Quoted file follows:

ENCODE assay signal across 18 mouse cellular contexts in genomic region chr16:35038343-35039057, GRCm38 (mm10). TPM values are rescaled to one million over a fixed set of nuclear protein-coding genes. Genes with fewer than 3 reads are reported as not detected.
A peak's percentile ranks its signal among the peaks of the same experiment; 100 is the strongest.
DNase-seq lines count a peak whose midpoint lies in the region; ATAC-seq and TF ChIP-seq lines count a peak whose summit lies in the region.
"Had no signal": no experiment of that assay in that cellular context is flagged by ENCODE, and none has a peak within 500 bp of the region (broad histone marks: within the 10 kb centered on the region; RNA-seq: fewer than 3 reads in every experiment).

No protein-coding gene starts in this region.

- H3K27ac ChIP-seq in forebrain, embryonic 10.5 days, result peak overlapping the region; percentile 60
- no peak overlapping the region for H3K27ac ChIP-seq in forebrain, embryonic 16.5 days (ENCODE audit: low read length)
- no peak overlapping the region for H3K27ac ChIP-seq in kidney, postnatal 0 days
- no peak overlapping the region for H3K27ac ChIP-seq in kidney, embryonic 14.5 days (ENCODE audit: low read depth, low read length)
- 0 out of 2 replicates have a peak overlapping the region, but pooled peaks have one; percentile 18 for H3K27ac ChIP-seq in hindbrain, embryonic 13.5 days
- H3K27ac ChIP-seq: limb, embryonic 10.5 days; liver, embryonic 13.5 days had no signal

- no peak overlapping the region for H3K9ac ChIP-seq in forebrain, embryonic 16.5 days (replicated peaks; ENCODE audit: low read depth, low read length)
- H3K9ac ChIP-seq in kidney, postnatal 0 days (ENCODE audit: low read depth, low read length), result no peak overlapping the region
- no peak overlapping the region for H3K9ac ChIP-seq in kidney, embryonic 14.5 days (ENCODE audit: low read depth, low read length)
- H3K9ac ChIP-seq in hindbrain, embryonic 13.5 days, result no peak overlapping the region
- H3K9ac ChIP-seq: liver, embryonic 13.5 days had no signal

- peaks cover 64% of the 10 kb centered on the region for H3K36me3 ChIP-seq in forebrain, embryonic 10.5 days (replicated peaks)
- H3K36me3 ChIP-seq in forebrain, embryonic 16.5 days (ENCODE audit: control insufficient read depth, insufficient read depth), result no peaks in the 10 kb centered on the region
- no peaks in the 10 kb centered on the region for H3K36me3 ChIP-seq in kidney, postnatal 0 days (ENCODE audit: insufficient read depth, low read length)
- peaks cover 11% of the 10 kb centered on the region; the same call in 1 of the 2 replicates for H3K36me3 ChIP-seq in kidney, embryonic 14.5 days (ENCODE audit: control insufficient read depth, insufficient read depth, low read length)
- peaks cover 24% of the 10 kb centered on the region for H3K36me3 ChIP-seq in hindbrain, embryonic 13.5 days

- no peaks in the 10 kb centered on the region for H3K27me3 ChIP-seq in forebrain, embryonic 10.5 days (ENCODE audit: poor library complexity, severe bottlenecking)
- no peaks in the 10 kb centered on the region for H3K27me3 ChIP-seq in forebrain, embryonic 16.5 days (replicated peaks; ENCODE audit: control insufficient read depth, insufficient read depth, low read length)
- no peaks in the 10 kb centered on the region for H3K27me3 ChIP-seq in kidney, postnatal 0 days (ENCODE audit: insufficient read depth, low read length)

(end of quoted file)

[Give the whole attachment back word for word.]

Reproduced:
ENCODE assay signal across 18 mouse cellular contexts in genomic region chr16:35038343-35039057, GRCm38 (mm10). TPM values are rescaled to one million over a fixed set of nuclear protein-coding genes. Genes with fewer than 3 reads are reported as not detected.
A peak's percentile ranks its signal among the peaks of the same experiment; 100 is the strongest.
DNase-seq lines count a peak whose midpoint lies in the region; ATAC-seq and TF ChIP-seq lines count a peak whose summit lies in the region.
"Had no signal": no experiment of that assay in that cellular context is flagged by ENCODE, and none has a peak within 500 bp of the region (broad histone marks: within the 10 kb centered on the region; RNA-seq: fewer than 3 reads in every experiment).

No protein-coding gene starts in this region.

- H3K27ac ChIP-seq in forebrain, embryonic 10.5 days, result peak overlapping the region; percentile 60
- no peak overlapping the region for H3K27ac ChIP-seq in forebrain, embryonic 16.5 days (ENCODE audit: low read length)
- no peak overlapping the region for H3K27ac ChIP-seq in kidney, postnatal 0 days
- no peak overlapping the region for H3K27ac ChIP-seq in kidney, embryonic 14.5 days (ENCODE audit: low read depth, low read length)
- 0 out of 2 replicates have a peak overlapping the region, but pooled peaks have one; percentile 18 for H3K27ac ChIP-seq in hindbrain, embryonic 13.5 days
- H3K27ac ChIP-seq: limb, embryonic 10.5 days; liver, embryonic 13.5 days had no signal

- no peak overlapping the region for H3K9ac ChIP-seq in forebrain, embryonic 16.5 days (replicated peaks; ENCODE audit: low read depth, low read length)
- H3K9ac ChIP-seq in kidney, postnatal 0 days (ENCODE audit: low read depth, low read length), result no peak overlapping the region
- no peak overlapping the region for H3K9ac ChIP-seq in kidney, embryonic 14.5 days (ENCODE audit: low read depth, low read length)
- H3K9ac ChIP-seq in hindbrain, embryonic 13.5 days, result no peak overlapping the region
- H3K9ac ChIP-seq: liver, embryonic 13.5 days had no signal

- peaks cover 64% of the 10 kb centered on the region for H3K36me3 ChIP-seq in forebrain, embryonic 10.5 days (replicated peaks)
- H3K36me3 ChIP-seq in forebrain, embryonic 16.5 days (ENCODE audit: control insufficient read depth, insufficient read depth), result no peaks in the 10 kb centered on the region
- no peaks in the 10 kb centered on the region for H3K36me3 ChIP-seq in kidney, postnatal 0 days (ENCODE audit: insufficient read depth, low read length)
- peaks cover 11% of the 10 kb centered on the region; the same call in 1 of the 2 replicates for H3K36me3 ChIP-seq in kidney, embryonic 14.5 days (ENCODE audit: control insufficient read depth, insufficient read depth, low read length)
- peaks cover 24% of the 10 kb centered on the region for H3K36me3 ChIP-seq in hindbrain, embryonic 13.5 days

- no peaks in the 10 kb centered on the region for H3K27me3 ChIP-seq in forebrain, embryonic 10.5 days (ENCODE audit: poor library complexity, severe bottlenecking)
- no peaks in the 10 kb centered on the region for H3K27me3 ChIP-seq in forebrain, embryonic 16.5 days (replicated peaks; ENCODE audit: control insufficient read depth, insufficient read depth, low read length)
- no peaks in the 10 kb centered on the region for H3K27me3 ChIP-seq in kidney, postnatal 0 days (ENCODE audit: insufficient read depth, low read length)